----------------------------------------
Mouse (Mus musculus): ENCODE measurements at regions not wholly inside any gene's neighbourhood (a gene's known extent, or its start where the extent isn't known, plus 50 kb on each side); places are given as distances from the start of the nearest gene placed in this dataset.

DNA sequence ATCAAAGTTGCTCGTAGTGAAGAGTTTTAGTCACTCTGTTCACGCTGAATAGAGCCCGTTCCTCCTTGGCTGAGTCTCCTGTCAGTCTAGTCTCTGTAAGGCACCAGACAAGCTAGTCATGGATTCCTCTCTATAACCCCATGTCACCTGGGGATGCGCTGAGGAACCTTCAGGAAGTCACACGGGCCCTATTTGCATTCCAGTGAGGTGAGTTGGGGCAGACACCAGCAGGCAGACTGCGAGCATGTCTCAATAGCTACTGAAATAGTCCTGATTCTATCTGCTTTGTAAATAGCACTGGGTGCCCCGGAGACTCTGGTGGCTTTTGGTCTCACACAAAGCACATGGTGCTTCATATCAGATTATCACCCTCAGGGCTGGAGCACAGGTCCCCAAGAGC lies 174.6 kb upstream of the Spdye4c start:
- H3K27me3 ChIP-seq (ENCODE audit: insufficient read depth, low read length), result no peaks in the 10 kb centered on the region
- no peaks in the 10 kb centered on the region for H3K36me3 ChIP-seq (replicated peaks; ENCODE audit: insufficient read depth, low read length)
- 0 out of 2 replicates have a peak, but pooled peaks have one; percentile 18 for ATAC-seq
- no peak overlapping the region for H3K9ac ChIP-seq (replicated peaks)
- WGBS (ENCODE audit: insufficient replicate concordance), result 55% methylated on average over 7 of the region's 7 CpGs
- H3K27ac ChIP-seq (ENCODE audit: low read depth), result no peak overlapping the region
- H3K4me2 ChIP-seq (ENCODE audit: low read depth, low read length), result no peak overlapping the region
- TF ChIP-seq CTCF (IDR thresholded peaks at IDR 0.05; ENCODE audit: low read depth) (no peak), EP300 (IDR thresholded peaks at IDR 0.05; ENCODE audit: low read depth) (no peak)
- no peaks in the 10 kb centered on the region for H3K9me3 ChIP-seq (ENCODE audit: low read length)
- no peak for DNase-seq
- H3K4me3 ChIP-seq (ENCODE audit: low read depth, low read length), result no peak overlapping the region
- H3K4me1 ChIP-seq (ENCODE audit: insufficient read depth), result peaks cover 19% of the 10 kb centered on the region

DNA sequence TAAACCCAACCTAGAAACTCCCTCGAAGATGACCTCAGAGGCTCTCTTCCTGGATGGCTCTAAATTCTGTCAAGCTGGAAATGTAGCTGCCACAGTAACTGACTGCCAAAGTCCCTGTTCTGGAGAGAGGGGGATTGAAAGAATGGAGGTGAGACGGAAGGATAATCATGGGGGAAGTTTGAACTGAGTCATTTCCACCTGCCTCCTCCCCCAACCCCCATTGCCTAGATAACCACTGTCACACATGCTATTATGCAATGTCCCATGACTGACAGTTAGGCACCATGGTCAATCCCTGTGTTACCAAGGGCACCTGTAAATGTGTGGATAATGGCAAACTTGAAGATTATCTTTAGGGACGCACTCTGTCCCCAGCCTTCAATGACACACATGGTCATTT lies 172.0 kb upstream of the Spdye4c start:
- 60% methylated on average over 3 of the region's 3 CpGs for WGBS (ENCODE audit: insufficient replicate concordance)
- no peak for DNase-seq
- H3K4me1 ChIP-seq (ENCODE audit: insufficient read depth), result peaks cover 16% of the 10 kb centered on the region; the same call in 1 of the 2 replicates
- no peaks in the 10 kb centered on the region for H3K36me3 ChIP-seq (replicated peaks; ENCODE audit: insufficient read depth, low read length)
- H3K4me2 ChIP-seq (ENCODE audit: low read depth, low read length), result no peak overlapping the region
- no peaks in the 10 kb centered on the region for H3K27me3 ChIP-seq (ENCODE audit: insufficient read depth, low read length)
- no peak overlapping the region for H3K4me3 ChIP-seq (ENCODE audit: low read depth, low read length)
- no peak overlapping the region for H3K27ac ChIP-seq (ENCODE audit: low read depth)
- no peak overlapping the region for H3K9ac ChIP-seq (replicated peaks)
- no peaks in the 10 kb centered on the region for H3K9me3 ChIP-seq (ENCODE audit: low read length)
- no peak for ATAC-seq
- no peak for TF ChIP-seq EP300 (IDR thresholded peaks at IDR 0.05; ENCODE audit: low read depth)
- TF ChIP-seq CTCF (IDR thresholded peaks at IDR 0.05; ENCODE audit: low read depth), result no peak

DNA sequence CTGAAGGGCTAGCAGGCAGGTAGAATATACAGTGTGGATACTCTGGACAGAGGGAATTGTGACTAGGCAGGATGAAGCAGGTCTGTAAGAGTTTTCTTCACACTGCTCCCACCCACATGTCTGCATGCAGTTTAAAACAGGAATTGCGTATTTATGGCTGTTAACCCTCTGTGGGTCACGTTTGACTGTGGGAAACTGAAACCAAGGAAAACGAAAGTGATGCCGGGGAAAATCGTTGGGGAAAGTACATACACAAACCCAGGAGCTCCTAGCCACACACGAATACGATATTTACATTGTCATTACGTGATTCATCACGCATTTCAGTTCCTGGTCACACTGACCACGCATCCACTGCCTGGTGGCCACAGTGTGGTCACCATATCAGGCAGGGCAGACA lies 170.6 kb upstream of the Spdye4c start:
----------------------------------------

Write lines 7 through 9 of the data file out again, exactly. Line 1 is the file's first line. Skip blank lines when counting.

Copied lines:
- WGBS (ENCODE audit: insufficient replicate concordance), result 55% methylated on average over 7 of the region's 7 CpGs
- H3K27ac ChIP-seq (ENCODE audit: low read depth), result no peak overlapping the region
- H3K4me2 ChIP-seq (ENCODE audit: low read depth, low read length), result no peak overlapping the region